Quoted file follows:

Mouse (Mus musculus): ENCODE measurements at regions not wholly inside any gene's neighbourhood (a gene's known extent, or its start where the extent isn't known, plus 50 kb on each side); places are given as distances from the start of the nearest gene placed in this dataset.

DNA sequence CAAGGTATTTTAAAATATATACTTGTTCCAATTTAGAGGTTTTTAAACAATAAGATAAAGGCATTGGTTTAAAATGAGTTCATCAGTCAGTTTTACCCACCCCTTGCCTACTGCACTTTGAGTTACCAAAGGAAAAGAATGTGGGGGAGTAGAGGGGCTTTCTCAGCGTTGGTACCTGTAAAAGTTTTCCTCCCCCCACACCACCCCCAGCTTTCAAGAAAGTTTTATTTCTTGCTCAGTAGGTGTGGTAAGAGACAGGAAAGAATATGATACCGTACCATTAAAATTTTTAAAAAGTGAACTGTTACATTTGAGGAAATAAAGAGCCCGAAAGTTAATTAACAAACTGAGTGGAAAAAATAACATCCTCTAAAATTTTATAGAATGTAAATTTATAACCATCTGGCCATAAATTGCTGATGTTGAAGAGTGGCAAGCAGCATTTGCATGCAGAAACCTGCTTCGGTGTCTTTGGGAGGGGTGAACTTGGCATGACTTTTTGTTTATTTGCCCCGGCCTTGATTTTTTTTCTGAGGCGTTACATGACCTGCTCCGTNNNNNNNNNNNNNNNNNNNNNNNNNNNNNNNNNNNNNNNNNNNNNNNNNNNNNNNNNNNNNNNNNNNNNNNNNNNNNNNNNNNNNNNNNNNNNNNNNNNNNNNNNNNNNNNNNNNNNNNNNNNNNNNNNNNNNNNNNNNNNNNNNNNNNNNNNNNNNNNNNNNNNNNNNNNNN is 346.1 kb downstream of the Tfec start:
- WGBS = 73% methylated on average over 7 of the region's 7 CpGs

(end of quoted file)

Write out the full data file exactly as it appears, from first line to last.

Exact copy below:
Mouse (Mus musculus): ENCODE measurements at regions not wholly inside any gene's neighbourhood (a gene's known extent, or its start where the extent isn't known, plus 50 kb on each side); places are given as distances from the start of the nearest gene placed in this dataset.

DNA sequence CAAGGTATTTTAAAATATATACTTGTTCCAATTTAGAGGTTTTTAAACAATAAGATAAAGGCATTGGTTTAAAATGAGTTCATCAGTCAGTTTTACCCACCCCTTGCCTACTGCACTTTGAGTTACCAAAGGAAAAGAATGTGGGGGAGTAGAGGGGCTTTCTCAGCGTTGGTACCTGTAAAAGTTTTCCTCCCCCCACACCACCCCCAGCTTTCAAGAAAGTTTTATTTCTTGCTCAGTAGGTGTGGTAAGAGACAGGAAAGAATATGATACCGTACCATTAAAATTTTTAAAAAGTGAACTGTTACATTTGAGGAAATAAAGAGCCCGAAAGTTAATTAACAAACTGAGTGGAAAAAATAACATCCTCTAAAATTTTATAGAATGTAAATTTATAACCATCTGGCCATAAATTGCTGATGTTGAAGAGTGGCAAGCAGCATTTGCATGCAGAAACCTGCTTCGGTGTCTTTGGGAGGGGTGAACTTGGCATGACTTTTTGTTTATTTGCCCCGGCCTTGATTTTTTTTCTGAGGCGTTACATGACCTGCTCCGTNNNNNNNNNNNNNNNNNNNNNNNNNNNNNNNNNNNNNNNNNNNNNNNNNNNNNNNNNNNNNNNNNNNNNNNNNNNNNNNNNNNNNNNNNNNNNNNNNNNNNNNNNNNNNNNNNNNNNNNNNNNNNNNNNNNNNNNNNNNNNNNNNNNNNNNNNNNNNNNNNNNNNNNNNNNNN is 346.1 kb downstream of the Tfec start:
- WGBS = 73% methylated on average over 7 of the region's 7 CpGs